My family owns a Mexican restaurant that also has a brisk catering business. There is a competitive caterer that has recently started purchasing items from our restaurant and re-selling/serving our product at events that they cater. They have even gone so far as to list our restaurant BY NAME in their catering bids that we are also bidding on (...."featuring XXXX by XXXX Restaurant." When this competitor places orders at my restaurant for bulk items that I sell to the general public, I don't always know that it is my competitor placing the order, but I discover it after the fact. It seems highly unethical to me, if not illegal. Can anyone share their opinion, advice, experience, knowledge....
Is it legal/ethical for a competive caterer to resell my restaurant product without my permission?
Wow, first of all Welcome to Cheftalk. One reason I wouldn't want him to use my food is, if some one got sick at his event, they may think it was your dish. Who knows if he keeps the right temps, or if he would display the food like you would like. I would ask him not to use you food,and not advertise it either.
Now on another note, I have had caterings that I hired Meats shops to Smoke 40 18lb hams for me and deliver it to the function hot. Of course I told him I was using them for a catered event, I don't have a smoker for a once a year party, so hiring them works out well. They are also a caterer, but never said it was a problem.
I think it takes a lot of nerve on his part to use your name on the catering, when you are also bidding the event yourself. I would call a lawyer and see what they say. Like I said earlier, my biggest fear would be, them not serving my food properly and also some one getting sick and thinking It was my doing................take care.................ChefBill
Thanks for the quick reply, ChefBillyB! The whole thing reeks to me! As you've pointed out, it's not unusual to sub-contract with another supplier, and as long as everyone knows the deal and is responsible for the quality of their own product, it's all good. In this case, it's very underhanded.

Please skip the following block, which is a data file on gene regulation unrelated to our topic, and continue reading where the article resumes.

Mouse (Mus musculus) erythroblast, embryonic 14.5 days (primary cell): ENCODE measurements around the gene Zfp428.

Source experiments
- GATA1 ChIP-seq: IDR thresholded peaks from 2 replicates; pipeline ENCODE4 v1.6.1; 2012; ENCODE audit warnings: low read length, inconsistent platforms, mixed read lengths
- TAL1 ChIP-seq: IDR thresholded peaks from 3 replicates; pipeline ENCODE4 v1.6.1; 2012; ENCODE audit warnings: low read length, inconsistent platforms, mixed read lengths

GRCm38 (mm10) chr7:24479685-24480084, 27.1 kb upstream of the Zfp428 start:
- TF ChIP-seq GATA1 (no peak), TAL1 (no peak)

I would speak with the offending caterer asking that they not use your name in their proposal or contract.
Honestly, I would not have a problem selling my product to another caterer for resale -as long as they were upfront about it as you mentioned and despite the fact that we do our own catering. If the client wants to spend more for a product they can get from you cheaper, that's on them. You are still getting your price and it's always nice to have additional revenue, wherever it comes from.
Like the above poster, we get our roasted pigs from a local meat shop that also does catering. We also do not have a smoker and for once or twice a year, it doesn't pay to purchase one and we don't have the space anyway. We upcharge on the pig, the meat purveyor makes his money, we make ours, the client gets what they want and everyone is happy. The client has no idea where the pig came from and we prefer it that way.
On the other hand, you have to admit that it is flattering that this caterer uses your name in his proposals, even if you don't like it. You must sell an excellent product that is well known in the community! Gina
If you're going to "talk" to him, do it in writing (e-mail is fine), and make a few copies and stick each one in a separate file so you'll be able to find at least one of them. Don't get into an argument with him in person or on the phone.
Make your letter very civil. Use your own words to ask him to please stop using your name for any business purpose without your prior, express, written permission. Also ask him to please give you a written (e-mail is fine) "yes or no" answer in fifteen days (don't say "fifteen days" or "two weeks," name a specific date) as to whether or not he'll comply with your request.
Don't whine, don't offer to forgive and forget, don't explain why it's wrong, don't explain why it pisses you off, don't threaten or talk about consequences in any way, and for God's sake don't use my words or try to sound like a lawyer. Just ask nicely that he stop and let you know that he's agreeing to do so. Say please and thank you.
If he agrees, thank him in writing and offer to meet so you can buy him a beer.
If he doesn't agree or doesn't respond within two weeks, talk to an attorney about a "cease and desist" letter. If it goes further, the rule in most states is that loser bears costs for injunctive relief.
Is your name registered legally.?
Over 50 years in food service business 35 as Ex Chef. Specializing in Volume upscale Catering both on and off premise .(former Exec. Chef in the largest on premise caterer in US with 17 Million Dollars per year annual volume).
Well versed in all facets of Continental Cuisine...